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Tag: Aloes

Aloe flowering guide

January
Aloe tenuior, Rambling, 3m
Aloe zebrina, Spotted Aloe, 0.5m
Aloe cooperi, Grass Aloe, 1.2m
February
Aloe dyeri, Spotted (Shade), 2m
Aloe zebrina, Spotted Aloe, 0.5m
Aloe cooperi, Grass Aloe, 1.2m
March
Aloe dyeri, Spotted (Shade), 2m
Aloe zebrina, Spotted Aloe, 0.5m
Aloe cooperi, Grass Aloe, 1.2m
April
Aloe dyeri, Spotted (Shade), 2m
May
Aloe marlothii, Single Stem, 2-4m

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Indigenous plants for Rooftop Gardens

There are many advantages of green roofs other than just looking good. They help to stop the rain gushing down and therefor stop storm water runoff as well as keeping the building cooler indoors. The benefit to humans and animals is that the plants process the carbon dioxide from vehicles and produce oxygen, without which we would not live. They retard fires and help to reduce both noise and air pollution. Once planted up, they will require watering or irrigation until such time as the plants have established themselves.
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Indigenous plants to ensure that your sunbirds have nectar all year

Spring flowering trees which a rich in nectar are Schotia brachypetala, Erythrina and Halleria lucida. Shrubs include Watsonias, Tecoma capensis, Aloes and Strelitzia regina. Summer flowering plants include Burchellia bubalina, Kniphofia, and Agapanthus. Autumn flowering Aloes like Aloe dyeri, Leonotis and Velthemia . Winter has an abundant variety of Aloes, Salvia africana- lutea and Proteas.
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Planting bare rooted Aloes successfully

If you have been given an Aloe that has been dug out of the ground, do leave it on top of the soil so that the roots can dry out for at least a week.When planting some of the old roots should be visible above the ground so don't plant it too deep. Water well after planting and then wait 3 weeks in summer and 2 months in winter before watering again. If your Aloe is not making progress dig it up carefully and leave it in the shade of a tree, lying on its side for a month before replanting. Don't plant it too deep and don't over water. Follow the watering guidelines.
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Aloe pests and diseases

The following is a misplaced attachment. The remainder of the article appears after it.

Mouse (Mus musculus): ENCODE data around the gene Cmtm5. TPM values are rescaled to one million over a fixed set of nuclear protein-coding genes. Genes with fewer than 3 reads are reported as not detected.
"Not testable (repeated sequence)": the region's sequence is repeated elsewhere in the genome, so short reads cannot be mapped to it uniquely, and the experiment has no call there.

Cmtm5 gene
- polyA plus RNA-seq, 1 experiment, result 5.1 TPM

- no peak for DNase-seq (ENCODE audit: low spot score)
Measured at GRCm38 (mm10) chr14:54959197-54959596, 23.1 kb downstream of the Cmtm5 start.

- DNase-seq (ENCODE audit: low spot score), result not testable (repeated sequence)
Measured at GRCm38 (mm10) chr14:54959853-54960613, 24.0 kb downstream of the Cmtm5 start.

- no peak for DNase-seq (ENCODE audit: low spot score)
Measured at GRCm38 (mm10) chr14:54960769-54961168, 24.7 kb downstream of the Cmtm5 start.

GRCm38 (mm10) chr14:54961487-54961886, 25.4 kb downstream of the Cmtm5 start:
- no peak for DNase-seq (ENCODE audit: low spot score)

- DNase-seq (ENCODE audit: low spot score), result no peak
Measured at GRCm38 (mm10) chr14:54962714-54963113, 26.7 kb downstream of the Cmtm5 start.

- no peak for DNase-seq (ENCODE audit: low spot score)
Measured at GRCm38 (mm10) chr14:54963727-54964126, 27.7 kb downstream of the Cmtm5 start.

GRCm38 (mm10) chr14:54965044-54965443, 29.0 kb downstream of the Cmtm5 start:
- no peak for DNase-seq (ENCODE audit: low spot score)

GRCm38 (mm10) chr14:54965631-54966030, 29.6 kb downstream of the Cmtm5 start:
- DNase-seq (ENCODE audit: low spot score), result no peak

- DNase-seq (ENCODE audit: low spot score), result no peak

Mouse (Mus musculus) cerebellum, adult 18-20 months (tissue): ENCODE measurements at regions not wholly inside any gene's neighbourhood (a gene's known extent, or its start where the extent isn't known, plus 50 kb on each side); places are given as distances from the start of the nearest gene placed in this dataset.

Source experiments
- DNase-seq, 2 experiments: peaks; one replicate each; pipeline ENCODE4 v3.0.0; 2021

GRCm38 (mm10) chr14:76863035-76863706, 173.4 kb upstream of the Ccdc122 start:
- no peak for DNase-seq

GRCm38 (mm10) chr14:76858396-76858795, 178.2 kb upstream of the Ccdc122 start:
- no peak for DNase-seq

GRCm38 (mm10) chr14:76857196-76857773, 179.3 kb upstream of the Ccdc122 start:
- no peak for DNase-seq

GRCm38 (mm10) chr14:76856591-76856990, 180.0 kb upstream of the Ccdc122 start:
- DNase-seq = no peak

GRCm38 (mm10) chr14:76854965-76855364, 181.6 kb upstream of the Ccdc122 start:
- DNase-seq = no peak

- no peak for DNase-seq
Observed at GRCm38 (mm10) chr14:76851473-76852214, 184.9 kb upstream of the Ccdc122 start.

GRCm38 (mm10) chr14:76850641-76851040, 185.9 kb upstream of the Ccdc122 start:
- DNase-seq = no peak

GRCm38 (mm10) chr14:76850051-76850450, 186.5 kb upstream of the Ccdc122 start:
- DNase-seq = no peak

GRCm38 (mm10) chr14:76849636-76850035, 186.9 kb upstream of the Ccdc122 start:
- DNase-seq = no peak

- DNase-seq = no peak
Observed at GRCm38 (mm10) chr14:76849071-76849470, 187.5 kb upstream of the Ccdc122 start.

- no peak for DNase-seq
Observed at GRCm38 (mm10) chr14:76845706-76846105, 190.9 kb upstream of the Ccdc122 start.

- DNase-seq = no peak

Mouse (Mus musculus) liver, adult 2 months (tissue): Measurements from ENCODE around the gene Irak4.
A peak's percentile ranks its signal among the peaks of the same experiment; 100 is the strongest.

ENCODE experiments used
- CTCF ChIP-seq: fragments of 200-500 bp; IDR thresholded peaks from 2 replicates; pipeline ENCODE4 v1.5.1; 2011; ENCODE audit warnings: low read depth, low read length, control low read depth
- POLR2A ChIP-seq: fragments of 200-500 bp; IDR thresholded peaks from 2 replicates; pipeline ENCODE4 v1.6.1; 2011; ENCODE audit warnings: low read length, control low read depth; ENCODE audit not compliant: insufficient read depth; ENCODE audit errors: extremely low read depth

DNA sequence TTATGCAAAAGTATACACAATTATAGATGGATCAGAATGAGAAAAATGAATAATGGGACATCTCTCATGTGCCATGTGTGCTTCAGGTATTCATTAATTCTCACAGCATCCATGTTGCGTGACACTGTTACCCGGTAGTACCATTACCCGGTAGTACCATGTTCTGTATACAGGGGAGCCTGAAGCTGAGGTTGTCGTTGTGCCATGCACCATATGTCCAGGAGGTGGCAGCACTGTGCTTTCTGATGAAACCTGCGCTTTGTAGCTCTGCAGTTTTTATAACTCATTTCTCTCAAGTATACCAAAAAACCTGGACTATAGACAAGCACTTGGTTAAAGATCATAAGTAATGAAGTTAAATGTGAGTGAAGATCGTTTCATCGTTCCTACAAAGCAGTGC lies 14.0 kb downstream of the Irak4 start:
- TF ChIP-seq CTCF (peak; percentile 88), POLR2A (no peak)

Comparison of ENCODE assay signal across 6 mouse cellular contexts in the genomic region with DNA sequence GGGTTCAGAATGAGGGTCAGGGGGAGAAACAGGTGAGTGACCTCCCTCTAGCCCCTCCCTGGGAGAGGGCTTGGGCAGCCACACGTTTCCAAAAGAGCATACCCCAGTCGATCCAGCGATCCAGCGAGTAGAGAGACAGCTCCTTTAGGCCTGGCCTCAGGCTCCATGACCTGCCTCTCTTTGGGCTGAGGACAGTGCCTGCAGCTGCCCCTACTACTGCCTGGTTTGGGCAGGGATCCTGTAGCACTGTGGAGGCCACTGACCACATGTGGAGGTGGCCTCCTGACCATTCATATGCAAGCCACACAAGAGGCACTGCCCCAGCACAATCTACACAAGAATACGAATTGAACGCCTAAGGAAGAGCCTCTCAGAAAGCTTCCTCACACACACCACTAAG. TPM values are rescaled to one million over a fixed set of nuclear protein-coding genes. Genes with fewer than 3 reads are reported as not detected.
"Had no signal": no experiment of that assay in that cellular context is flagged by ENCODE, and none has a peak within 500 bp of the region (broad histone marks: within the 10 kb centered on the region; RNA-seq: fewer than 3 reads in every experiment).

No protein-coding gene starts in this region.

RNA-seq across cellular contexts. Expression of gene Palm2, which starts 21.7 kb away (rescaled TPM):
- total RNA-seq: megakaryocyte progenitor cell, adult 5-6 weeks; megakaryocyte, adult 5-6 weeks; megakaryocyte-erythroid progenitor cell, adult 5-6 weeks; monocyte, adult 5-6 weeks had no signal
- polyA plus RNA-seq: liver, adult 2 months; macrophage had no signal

1. White Scale is the most common pest but is very easily treated. They are neat, white rows of sucking insects, usually under the leaves.They spread rapidly so treat as soon as you see them. You could use an aerosol insecticide, Oleum or cooking oil, but I prefer to use 'Spray and cook'. Once they have suffocated, scrape them off with a soft cloth, a toothbrush or a hard jet of water. 2. Cancer or Gall is caused by mites and is difficult to control. Cut off the leaves, but don't put them in the compost heap! It spreads rapidly so it may be better to destroy the plant.
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Aloe pests and diseases

Aloe pests and diseases are difficult to combat unless you go on a vigorous campaign by spraying poisons regularly. 1.White scale is easy to identify as the leaves looks grey and on close inspection you will see little rows of white scale. I use 'Spray and Cook' to suffocate the scale. You could use cooking oil or Oleum or try dipping a toothbrush in 'meths' and scrape them off. Do get rid of it as soon as possible as they will destroy the plant.
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The Language of flowers

The language of flowers dates back to the early Chinese Dynasties and was brought to Europe by the King of Sweden in 1714. Queen Victoria’s fascination with the language of flowers in 1847 prompted her to spread the word throughout the world. Ironically it came full circle as Kate Middleton chose specific flowers for her bouquet when she married William in 2011. The flowers Kate used in her bouquet were : Lily of the Valley for the return of happiness. Hyacinth for the constancy of love. Ivy for fidelity and friendship. Other South African flower meanings :
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